Several years ago, Julie Doucet announced she was largely abandoning comics for other projects, a statement that came as quite a surprise to her fans as her work in her series "Dirty Plotte," which began as a minicomic before being published by Drawn and Quarterly, and graphic novels like "My New York Diary" showed her to be one of most talented comics artists of her generation. Despite her public comments, however, she hasn't actually abandoned the form. When filmmaker Michel Gondry ("Eternal Sunshine of the Spotless Mind" and the upcoming "The Green Hornet") contacted Doucet to say that he wanted to make a movie with her, she jumped at the chance.
"My New New York Diary" is Doucet's latest book, published through Picturebox. The graphic novel journal also contains a DVD with the short film that Gondry and Doucet collaborated on. The comic itself is the story of their collaboration, which resulted in a movie about them collaborating, which comes off on-screen as much less meta than it sounds. Gondry described Doucet in the book's introduction as "awesome," saying, "her work portrays the most violent secrets of the human heart."
Doucet spoke with CBR News about her return to comics and collaborating with Gondry.
CBR News: Did you know Michel Gondry or his work before he approached you with the idea of working together on this project?
Julie Doucet: Yes, of course I did. I love all his movies. When I saw "The Science of Sleep," I thought, in a perfect dream world, he would be the one I would work with, if I ever make a movie. You can imagine my amazement when I received that email from him!
Was "My New New York Diary" the kind of project he had envisioned from the beginning when he was trying to get you on board, or were you talking about adapting something you'd already done?
No, not at all. Actually, he didn't have a very precise idea of what he wanted to do with me. He just wanted a collaboration. Eventually, soon enough, he came up with this not-quite-animation concept that he already had in mind but didn't get the chance to use. It was supposed to be a tiny project, just to have fun. We needed an excuse of a story to make the film. He suggested we make a movie about making a movie together. That was fine with me.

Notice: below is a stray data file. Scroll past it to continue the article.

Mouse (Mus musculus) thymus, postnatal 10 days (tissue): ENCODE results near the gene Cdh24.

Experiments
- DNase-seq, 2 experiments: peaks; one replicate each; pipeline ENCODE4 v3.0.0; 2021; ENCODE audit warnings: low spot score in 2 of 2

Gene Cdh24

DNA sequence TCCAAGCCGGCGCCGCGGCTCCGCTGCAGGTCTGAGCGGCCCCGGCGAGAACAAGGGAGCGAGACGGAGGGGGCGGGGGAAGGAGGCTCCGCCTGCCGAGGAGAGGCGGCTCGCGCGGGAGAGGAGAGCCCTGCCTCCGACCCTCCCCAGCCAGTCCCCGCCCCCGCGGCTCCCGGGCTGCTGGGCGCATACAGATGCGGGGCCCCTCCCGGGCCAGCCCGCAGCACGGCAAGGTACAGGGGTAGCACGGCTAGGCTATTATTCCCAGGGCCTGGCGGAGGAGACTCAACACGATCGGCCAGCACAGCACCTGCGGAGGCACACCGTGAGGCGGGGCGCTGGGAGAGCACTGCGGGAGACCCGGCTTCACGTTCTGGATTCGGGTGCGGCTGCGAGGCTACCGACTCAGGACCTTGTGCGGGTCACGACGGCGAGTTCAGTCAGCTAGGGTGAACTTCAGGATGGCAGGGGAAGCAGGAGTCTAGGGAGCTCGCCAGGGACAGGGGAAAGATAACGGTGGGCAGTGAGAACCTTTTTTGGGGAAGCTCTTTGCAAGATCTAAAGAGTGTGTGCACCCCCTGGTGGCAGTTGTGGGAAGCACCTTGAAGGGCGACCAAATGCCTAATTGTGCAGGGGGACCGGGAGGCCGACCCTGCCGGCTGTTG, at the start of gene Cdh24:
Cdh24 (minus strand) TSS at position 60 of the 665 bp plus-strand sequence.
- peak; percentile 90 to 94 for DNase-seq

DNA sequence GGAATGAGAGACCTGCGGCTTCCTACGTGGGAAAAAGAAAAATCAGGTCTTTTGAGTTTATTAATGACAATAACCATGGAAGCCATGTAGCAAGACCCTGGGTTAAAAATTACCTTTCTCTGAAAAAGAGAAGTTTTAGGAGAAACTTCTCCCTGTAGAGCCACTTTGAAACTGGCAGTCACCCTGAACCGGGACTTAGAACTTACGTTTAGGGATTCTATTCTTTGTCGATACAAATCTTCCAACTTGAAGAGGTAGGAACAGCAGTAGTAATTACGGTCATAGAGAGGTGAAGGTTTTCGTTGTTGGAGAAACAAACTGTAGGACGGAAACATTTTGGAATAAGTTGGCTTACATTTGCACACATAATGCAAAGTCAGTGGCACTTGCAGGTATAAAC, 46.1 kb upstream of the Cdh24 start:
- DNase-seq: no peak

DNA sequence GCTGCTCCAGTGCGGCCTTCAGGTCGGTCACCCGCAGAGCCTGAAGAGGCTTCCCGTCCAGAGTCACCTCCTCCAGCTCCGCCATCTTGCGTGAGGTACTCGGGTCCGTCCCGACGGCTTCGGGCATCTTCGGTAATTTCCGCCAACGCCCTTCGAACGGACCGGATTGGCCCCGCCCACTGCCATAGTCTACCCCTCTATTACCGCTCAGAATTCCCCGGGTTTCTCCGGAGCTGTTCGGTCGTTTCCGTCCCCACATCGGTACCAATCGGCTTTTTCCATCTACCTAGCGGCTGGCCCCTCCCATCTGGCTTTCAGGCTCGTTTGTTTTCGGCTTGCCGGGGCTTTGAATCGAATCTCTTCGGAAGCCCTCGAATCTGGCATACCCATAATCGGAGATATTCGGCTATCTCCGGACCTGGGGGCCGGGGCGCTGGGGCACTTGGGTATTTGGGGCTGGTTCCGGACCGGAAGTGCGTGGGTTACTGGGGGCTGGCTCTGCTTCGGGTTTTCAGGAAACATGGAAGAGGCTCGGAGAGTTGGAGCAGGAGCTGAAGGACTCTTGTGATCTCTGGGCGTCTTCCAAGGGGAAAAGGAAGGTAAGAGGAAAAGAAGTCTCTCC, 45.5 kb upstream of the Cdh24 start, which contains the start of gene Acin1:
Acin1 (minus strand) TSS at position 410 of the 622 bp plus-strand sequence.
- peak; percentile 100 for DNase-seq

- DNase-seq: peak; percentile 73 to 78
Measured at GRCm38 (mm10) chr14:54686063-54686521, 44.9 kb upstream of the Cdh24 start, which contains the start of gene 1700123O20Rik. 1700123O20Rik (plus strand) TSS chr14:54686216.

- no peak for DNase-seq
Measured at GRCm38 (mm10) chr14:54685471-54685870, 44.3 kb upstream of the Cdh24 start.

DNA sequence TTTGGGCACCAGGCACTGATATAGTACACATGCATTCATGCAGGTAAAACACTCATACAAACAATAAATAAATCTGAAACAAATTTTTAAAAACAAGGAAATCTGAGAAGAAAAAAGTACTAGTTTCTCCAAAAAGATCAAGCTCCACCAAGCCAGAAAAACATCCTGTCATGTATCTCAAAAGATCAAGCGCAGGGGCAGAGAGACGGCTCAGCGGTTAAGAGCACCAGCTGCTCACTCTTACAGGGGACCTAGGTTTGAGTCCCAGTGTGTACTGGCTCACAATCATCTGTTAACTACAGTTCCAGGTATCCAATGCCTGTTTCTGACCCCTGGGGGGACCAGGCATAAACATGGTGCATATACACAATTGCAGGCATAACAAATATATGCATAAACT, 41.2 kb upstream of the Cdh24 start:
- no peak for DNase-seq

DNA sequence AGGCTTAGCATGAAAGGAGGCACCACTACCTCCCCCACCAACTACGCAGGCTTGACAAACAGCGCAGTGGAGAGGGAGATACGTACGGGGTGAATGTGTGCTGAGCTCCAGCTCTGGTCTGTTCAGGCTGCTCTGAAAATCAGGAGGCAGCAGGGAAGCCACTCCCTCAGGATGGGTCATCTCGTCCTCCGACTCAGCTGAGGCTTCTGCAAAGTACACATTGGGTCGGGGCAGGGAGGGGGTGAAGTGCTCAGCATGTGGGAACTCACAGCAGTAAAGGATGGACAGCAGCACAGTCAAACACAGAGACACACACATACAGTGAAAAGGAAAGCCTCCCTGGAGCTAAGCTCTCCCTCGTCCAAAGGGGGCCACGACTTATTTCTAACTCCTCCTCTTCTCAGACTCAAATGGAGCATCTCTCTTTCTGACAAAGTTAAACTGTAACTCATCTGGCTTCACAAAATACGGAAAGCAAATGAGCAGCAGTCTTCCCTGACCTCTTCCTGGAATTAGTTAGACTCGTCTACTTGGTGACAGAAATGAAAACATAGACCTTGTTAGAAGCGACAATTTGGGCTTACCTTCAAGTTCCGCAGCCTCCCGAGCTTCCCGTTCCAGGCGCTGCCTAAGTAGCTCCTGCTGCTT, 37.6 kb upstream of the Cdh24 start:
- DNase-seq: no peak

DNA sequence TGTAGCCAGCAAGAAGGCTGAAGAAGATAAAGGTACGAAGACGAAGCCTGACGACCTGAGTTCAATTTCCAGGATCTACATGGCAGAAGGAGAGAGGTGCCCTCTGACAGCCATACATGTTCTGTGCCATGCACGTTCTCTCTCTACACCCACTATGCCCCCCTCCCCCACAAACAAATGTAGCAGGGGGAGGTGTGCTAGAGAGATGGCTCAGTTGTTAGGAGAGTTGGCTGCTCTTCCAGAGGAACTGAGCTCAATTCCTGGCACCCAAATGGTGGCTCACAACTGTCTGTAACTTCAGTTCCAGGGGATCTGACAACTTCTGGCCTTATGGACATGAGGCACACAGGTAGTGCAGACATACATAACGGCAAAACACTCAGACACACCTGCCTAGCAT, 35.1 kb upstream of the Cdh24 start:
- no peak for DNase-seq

Gondry commented at one point about how you were only self-centered on the page and not in the real world. That's interesting, because I would imagine that most people who craft autobiographical comics are not what we would expect. Do you think that's the case?
Yes, I suppose. You don't put everything in your comics. I think most cartoonists tell it like it is, tell the truth about their lives, except that you omit a bunch of stuff, put aside complete aspects of yourself and/or life. At least, that's the case with me.
How did the book happen and how did you approach putting it together? Was the book your take on things where you had the final say or was it more of a collaboration?
At first, Michel wanted to include that "New New York Diary" film on one of his collection of videoclips, but I figured I wouldn't make much money that way. It happened that we went to the Picturebox office together. That's when and where we got the idea. Since I already had a book published by Picturebox, and Michel, too, it was natural to go with that publisher. The book is pretty much the movie - same pictures, same texts. The only thing left to do was the cover and back cover and an introduction. I took care of the visuals with Dan [Nadel] and Michel wrote the introduction.
What was the thinking behind you playing you only in the scenes set in New York after Michel begins filming you, as opposed to incorporating you through the film?
That was Michel's idea. It was his concept. He wrote the script and I [wrote] the narration, the part I read myself. The whole static background drawings with real life actors was the concept he wanted to try, so he took all the decisions. Which I didn't mind. I didn't know a thing about film-making. And he moves very fast and me very slow. I spent too many years alone at a drawing table!
How did you end up connecting with Dan Nadel and publishing the book through Picturebox?
Like I said, I had already made a book with Picturebox ("Elle Humour"). I had met him through a mutual friend. It had been very easy and fun to work with him, so...
You announced a while back that you had mostly abandoned comics. What was your thinking behind that decision? Do you feel it was a positive choice for your life and your art?
I just wanted to try different things, different forms of art: printing, collages, artists books, writing, film. The comic world was not very open to anything too different at the time. I felt stuck. And I have to admit, I was not too comfortable with that all-boys crowd, anymore. I couldn't relate anymore. No, I don't regret making that decision. It's not like I can't come back! I just want to be free, try whatever I want to try.